On 17 January 1991, the United States started an extensive aerial bombing campaign in Iraq, changing the name of Operation Desert Shield to Operation Desert Storm.
Combat troops were on the ground blazing their way towards Kuwait City. The U.S. was at war which meant so was I, but I couldn’t do anything about it. It was surreal, growing up my entire life wanting to serve my country and now when the crap hit the fan, I was serving time for disservice to my country. This was the second time I missed out on combat. I wasn’t a warmonger, and I had no desire to go to a foreign land and get shot or anything. It’s just that I dreamed of being a soldier and serving when duty called.
Unfortunately because of my selfishness, immaturity and stupidity, I was about as far from being a soldier that anyone could be. Having the status of deserter meant that I ran from my responsibilities. There was no turning back now, I was reduced to watching the whole thing unfold from the walls of an Army prison on a little two dimensional screen. Once again all the military experts had their opinions and comments. They would talk about how the war would be won if they were in charge, or criticize the way the Generals were commanding the troops.
But the most interesting discussions came from the inmates who converted to Islam while inside the walls. Several times there were statements like “Saddam Hussein is my homeboy.” If these guys hadn’t gotten locked up, they wouldn’t be cheering him on. They would have been right over there being shot at by their “brothers.” To this day, I’m surprised that these guys were never retaliated against. I think the only thing that was keeping it from happening was the inevitable trip to the hole if there were any issues. Even heated discussions were a red flag for the guards. That stuff got shut down quickly to avoid any incidents.
Even though everyone in Fort Leavenworth was an inmate, they all were military and were still very patriotic. So many people were excited by the rumor about reinstatement to their respective branch of service. I think everyone was thinking things were going to go down like the old Lee Marvin movie, The Dirty Dozen. I was assured by my counselor that they were only rumors. No inmates would be going to combat.
Some of the Cadre went though. A Sergeant First Class who was one of our supervisors in the dining facility was deployed to Iraq. When he came back he had pictures of the “Highway of Death” to Baghdad. Burned up tanks and trucks littering the sides of the road. Two of the pictures were kind of disturbing. One was of an Iraqi soldier that had been blown up and so some of his body parts were not in the right place. The other picture was of an Iraqi soldier sitting in a burned up vehicle. At first it looked as if he was still driving it, but he was completely charred to a black remnant of a human being. He was frozen in time. It was strange to look at because I had never seen anything like it before.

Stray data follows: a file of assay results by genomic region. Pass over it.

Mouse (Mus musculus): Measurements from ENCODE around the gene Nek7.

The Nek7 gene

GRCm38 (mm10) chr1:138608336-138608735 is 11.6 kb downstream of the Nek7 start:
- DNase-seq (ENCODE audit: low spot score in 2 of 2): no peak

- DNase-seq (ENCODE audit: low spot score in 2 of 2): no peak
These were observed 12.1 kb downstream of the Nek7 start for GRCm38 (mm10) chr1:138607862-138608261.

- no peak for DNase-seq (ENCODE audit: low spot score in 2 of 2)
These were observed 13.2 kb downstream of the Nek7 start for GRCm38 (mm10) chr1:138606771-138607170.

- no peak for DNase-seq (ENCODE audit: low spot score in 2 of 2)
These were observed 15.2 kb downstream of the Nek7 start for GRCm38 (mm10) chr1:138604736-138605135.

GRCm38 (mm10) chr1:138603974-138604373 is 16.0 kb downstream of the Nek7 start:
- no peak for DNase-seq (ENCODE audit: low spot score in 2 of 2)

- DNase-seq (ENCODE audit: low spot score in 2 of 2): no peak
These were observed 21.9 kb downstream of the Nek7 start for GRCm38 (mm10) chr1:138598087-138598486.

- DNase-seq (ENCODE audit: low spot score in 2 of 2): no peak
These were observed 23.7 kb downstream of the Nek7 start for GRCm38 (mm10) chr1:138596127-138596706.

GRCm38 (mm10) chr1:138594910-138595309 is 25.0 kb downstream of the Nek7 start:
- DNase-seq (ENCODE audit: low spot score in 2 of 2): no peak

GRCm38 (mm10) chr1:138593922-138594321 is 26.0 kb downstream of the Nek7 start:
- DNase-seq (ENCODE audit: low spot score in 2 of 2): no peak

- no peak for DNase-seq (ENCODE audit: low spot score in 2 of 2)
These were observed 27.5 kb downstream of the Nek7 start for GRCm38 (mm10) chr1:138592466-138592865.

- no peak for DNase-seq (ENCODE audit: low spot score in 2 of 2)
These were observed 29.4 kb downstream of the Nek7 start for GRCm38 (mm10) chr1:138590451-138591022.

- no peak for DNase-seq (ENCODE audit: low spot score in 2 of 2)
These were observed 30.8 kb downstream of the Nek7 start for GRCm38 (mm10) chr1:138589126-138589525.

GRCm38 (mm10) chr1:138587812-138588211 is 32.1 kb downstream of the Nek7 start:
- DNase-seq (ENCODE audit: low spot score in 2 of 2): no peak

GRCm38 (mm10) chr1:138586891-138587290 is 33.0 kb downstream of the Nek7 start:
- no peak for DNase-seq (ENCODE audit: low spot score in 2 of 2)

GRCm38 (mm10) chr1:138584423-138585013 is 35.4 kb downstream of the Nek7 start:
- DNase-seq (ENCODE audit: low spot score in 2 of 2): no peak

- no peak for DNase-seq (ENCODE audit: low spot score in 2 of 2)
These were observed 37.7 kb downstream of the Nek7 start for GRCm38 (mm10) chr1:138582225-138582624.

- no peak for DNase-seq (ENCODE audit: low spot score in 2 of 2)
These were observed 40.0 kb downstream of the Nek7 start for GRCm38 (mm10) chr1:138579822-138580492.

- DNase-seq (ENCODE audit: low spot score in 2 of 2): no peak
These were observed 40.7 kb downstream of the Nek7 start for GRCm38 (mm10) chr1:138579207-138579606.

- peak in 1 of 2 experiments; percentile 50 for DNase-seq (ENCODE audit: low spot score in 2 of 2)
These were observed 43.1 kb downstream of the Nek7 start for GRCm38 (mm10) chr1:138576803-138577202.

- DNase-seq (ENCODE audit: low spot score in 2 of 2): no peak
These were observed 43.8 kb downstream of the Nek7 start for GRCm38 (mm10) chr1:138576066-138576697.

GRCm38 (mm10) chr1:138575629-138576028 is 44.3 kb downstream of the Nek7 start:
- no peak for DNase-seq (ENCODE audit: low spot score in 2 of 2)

Later in the war, I watched a sobering report on the news. In an incident of friendly fire near the the Saudi-Iraqi border, a U.S. Bradley Fighting Vehicle (Bradley) and an M113 Armored Personnel Carrier (M113) were destroyed by two Hellfire missiles fired from a U.S. Apache helicopter killing two U.S. soldiers and injuring six others. The soldiers were Cavalry Scouts and a reminder that, had I gone to war, this could have been me. Since I had been a Cavalry Scout, I could have ended up in this same situation. (Middleton, Jeffrey Thomas, SGT) (Talley, Robert D. PV1)
All my life I wanted to be a soldier, and now we were at war. The struggle of feeling like I had let my country down, by not being able to stand by my fellow soldiers, was brutal. The guilt and shame I felt for running away made me feel like such a coward. I would do anything to go back in time and right the wrongs, erase them or make the mistakes that haunted me go away. I couldn’t do anything to fix or reverse them. At the same time, I don’t know if I could have handled some of what I was seeing. Maybe it’s best that I never went to combat. The war that waged within me was between patriotism, shame and regret and yet at the same time I was glad that it wasn’t me on the highway of death or inside of a burning vehicle dying at the hands of one of my brothers-in-arms.
Truthfully, I didn’t really have any brothers-in-arms anymore. All the soldiers I hung out with and called my friends were either, out of the Army now, or were convicted of the same crimes as me. I did hear that Eddie Gaines and Vann had both been released from Fort Riley. They were there because they had shorter sentences. Fort Leavenworth was for inmates who had been sentenced to five or more years. Once I found out they were out, I called both of them.
Eddie had gone back to Georgia and got a job at a Krogers grocery store. Vann went back to Alexandria, Louisiana for a while and later moved to the West Coast to pursue a professional rock climbing hobby. It was so good to hear their voices. They were so very familiar sounding, but yet there was something different. It had been over a year since I had seen them both and I think they both knew that we were all moving on to different paths. There was a distance in their voices. At this point I wasn’t sure if I would ever hear from them again.
Next week, this place was more dangerous than I realized and another escape….
To this day, I still struggle with the fact that I have a dishonorable discharge. I wrote about how I have been able to deal with it all these years later.
If this is your first time reading my true life story and would like to start at the beginning click this title. The Fort Leavenworth Story